OBERLIN — A total of 842 new Oberlin College students arrived on campus Monday to settle into their new homes for the fall semester.
The first-year students came from diverse backgrounds and cultures, including 44 states and 35 countries, according to demographic information from the 2018 applicant pool. The students walked the campus, strolled through Tappan Square and meandered through downtown Oberlin area to see their new city and hopefully make some new friends.
Two girls moving in at the same time laughed and listed things they liked to one another as they became fast friends learning they had the same name. Freshmen Thandiwe Seagraves, of Santa Fe, N.M., and Thandiwe Augustin-Glave, of Cleveland, met while discussing fruit on campus on North Professor Street.
“We’re already soul mates,” Seagraves said.
“It’s not like I know anyone else here.” Augustin-Glave added.
The two met when Augustin-Glave got some fruit from the table in front of the residential hall and overheard Seagraves’s mother talk about which melon is better, cantaloupe or watermelon.
From there, they sat near each other and introduced themselves, finding they had the same first names. They also learned they’re both named after the same celebrity (Thandie Newton), have the same astrology sign (Leo) and the same undecided majors.
The new students are only the tip of the iceberg with thousands expected to flood in by the time the semester officially begins Sept. 4. Oberlin Business Partnership Executive Director Janet Haar said the influx of students creates a drastic change in the city’s economy.
“When a city grows from about 5,000 to 8,000, there is a great economic impact,” she said. “The restaurants are fuller and most for the businesses are busier and try to figure out how they can market themselves toward students.”
This influx also is what the city and college want to capitalize on together, according to college President Carmen Twillie Ambar. In a letter to the Oberlin business community, Ambar laid out a plan to embrace the business community and help students do the same.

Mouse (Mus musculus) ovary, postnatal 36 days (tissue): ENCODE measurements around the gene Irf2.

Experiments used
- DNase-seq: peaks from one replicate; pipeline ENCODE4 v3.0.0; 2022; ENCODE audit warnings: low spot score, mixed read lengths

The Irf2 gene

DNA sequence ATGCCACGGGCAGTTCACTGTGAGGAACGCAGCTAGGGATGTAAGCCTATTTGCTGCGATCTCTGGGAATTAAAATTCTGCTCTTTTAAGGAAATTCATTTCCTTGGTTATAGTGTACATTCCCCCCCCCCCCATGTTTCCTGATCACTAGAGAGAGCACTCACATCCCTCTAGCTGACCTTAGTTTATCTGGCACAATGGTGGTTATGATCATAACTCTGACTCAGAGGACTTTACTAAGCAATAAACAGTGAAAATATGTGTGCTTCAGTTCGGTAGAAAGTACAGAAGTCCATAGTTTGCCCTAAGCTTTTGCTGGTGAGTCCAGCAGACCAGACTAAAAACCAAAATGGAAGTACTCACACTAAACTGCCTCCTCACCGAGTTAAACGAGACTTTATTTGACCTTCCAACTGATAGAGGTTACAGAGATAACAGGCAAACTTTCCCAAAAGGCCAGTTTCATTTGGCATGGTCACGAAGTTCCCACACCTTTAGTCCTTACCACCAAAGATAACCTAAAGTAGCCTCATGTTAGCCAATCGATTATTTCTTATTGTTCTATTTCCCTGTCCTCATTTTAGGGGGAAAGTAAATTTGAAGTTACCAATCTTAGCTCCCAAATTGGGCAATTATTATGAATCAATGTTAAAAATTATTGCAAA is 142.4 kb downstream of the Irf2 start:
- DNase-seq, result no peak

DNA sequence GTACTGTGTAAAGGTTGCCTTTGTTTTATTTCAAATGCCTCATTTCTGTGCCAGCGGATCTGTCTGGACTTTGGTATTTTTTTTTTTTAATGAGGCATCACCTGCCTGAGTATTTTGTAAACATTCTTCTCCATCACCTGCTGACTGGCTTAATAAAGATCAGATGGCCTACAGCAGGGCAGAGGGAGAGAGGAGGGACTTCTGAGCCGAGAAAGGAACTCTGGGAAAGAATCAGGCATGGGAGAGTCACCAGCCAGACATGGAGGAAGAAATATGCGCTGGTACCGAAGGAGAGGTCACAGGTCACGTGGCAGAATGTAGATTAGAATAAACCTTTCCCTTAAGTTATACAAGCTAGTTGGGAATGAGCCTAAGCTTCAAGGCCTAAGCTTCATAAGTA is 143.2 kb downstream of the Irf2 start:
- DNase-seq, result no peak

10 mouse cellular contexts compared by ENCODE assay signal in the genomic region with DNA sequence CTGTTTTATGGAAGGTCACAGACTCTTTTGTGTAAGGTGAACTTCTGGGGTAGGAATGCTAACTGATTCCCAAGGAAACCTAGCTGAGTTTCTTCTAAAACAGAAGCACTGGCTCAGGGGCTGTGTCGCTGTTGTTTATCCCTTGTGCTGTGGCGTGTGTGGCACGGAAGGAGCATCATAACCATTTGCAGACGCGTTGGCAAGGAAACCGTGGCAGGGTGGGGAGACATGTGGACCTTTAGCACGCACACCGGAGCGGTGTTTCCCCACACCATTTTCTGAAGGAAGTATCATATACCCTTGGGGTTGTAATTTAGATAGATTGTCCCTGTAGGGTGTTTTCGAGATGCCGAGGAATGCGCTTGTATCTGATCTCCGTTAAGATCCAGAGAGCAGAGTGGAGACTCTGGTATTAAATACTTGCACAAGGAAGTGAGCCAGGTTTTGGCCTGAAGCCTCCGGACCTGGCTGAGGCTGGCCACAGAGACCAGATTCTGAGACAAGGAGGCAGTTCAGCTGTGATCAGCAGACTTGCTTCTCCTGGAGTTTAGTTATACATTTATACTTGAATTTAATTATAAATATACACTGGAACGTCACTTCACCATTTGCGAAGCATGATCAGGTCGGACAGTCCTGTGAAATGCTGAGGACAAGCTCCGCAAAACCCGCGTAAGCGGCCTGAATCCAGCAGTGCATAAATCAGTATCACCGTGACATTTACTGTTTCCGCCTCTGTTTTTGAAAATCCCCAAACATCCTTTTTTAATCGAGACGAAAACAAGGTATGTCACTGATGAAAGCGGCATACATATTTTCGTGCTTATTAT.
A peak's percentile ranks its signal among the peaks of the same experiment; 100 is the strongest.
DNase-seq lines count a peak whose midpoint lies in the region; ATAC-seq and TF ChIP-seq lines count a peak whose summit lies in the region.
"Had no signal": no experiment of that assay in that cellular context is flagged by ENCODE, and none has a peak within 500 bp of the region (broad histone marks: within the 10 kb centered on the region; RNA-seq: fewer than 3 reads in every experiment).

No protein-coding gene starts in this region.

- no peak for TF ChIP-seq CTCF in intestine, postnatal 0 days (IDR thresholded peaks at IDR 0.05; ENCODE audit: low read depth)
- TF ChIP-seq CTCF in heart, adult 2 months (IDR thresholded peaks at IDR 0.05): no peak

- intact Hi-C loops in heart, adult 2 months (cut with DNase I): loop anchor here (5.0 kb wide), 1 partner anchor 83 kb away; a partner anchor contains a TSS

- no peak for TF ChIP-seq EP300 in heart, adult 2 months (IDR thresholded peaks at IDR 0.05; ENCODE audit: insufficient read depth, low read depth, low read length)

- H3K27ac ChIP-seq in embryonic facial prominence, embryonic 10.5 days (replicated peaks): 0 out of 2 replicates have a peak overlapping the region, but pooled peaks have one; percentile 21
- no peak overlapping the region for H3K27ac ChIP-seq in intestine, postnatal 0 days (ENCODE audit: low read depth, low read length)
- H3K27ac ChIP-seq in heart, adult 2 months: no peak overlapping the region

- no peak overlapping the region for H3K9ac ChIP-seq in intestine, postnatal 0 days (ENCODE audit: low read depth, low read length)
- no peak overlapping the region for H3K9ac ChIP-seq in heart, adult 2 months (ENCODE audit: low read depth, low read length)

“We want all our local businesses to prosper,” Ambar wrote. “With that goal in mind, we are interested in exploring opportunities to ensure our mutual success.”
The college will encourage — and in some cases require — student participation in three initiatives. The first was set for Monday and encourages new students to shop local. Students who provide receipts from local businesses will be able to enter a drawing to win gift cards from Oberlin businesses. Harr said she also appreciates the Oberlin College’s efforts to work with businesses to get students to shop local.
The college also designed a new orientation program “Community 101: An Obie’s Guide to Being a Good Neighbor,” to help students think through what it means to be a responsible resident in Oberlin.
This is a required student event that brings together several city partners including Oberlin Chief Prosecutor and Assistant Law Director Farah L. Emeka, Fire Chief Robert Hanmer, City Manager Rob Hilliard, Ben Franklin and Mindfair owner Krista Long and Police Chief Ryan Warfield.
While the college makes zero mention in the letter of its ongoing lawsuit with Gibson’s Bakery, a longstanding downtown Oberlin business, the tone of the letter speaks to ongoing conversations in the business community and attempts to develop a better relationship.
Laney Tuttle, another freshman coming from Albuquerque, N.M., said she looks forward to the week she has to become more acclimated to the college and the surrounding city. Tuttle said she enjoys the new programming and orientation, which she hopes makes things a lot easier starting classes.
“I think this week is more about community building, which is exciting,” she said.